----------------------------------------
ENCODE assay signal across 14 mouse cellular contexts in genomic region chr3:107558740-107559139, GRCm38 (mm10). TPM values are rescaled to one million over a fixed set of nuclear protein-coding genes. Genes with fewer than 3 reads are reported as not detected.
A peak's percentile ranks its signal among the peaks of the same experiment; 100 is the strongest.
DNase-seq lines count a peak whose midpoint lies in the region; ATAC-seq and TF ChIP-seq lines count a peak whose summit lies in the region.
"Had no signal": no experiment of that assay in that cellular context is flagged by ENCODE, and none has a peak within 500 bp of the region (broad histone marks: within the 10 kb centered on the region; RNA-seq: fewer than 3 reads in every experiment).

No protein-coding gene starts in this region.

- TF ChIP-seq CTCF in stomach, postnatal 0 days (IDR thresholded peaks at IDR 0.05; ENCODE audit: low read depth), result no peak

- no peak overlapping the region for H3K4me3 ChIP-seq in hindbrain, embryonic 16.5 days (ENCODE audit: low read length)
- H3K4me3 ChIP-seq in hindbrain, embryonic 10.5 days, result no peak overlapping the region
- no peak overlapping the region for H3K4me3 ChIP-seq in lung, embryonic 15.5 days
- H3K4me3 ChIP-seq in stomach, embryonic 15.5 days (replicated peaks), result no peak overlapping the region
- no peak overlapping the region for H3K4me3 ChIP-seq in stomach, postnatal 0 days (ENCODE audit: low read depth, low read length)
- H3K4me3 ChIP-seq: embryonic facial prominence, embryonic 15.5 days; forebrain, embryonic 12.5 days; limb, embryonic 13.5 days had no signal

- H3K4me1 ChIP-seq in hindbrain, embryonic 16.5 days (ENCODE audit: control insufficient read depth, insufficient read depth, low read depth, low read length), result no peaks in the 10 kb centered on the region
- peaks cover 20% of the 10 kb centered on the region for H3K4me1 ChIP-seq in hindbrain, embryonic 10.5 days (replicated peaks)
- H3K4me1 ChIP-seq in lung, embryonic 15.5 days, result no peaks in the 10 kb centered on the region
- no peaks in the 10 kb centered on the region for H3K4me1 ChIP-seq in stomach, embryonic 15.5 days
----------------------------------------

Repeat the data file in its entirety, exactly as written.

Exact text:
ENCODE assay signal across 14 mouse cellular contexts in genomic region chr3:107558740-107559139, GRCm38 (mm10). TPM values are rescaled to one million over a fixed set of nuclear protein-coding genes. Genes with fewer than 3 reads are reported as not detected.
A peak's percentile ranks its signal among the peaks of the same experiment; 100 is the strongest.
DNase-seq lines count a peak whose midpoint lies in the region; ATAC-seq and TF ChIP-seq lines count a peak whose summit lies in the region.
"Had no signal": no experiment of that assay in that cellular context is flagged by ENCODE, and none has a peak within 500 bp of the region (broad histone marks: within the 10 kb centered on the region; RNA-seq: fewer than 3 reads in every experiment).

No protein-coding gene starts in this region.

- TF ChIP-seq CTCF in stomach, postnatal 0 days (IDR thresholded peaks at IDR 0.05; ENCODE audit: low read depth), result no peak

- no peak overlapping the region for H3K4me3 ChIP-seq in hindbrain, embryonic 16.5 days (ENCODE audit: low read length)
- H3K4me3 ChIP-seq in hindbrain, embryonic 10.5 days, result no peak overlapping the region
- no peak overlapping the region for H3K4me3 ChIP-seq in lung, embryonic 15.5 days
- H3K4me3 ChIP-seq in stomach, embryonic 15.5 days (replicated peaks), result no peak overlapping the region
- no peak overlapping the region for H3K4me3 ChIP-seq in stomach, postnatal 0 days (ENCODE audit: low read depth, low read length)
- H3K4me3 ChIP-seq: embryonic facial prominence, embryonic 15.5 days; forebrain, embryonic 12.5 days; limb, embryonic 13.5 days had no signal

- H3K4me1 ChIP-seq in hindbrain, embryonic 16.5 days (ENCODE audit: control insufficient read depth, insufficient read depth, low read depth, low read length), result no peaks in the 10 kb centered on the region
- peaks cover 20% of the 10 kb centered on the region for H3K4me1 ChIP-seq in hindbrain, embryonic 10.5 days (replicated peaks)
- H3K4me1 ChIP-seq in lung, embryonic 15.5 days, result no peaks in the 10 kb centered on the region
- no peaks in the 10 kb centered on the region for H3K4me1 ChIP-seq in stomach, embryonic 15.5 days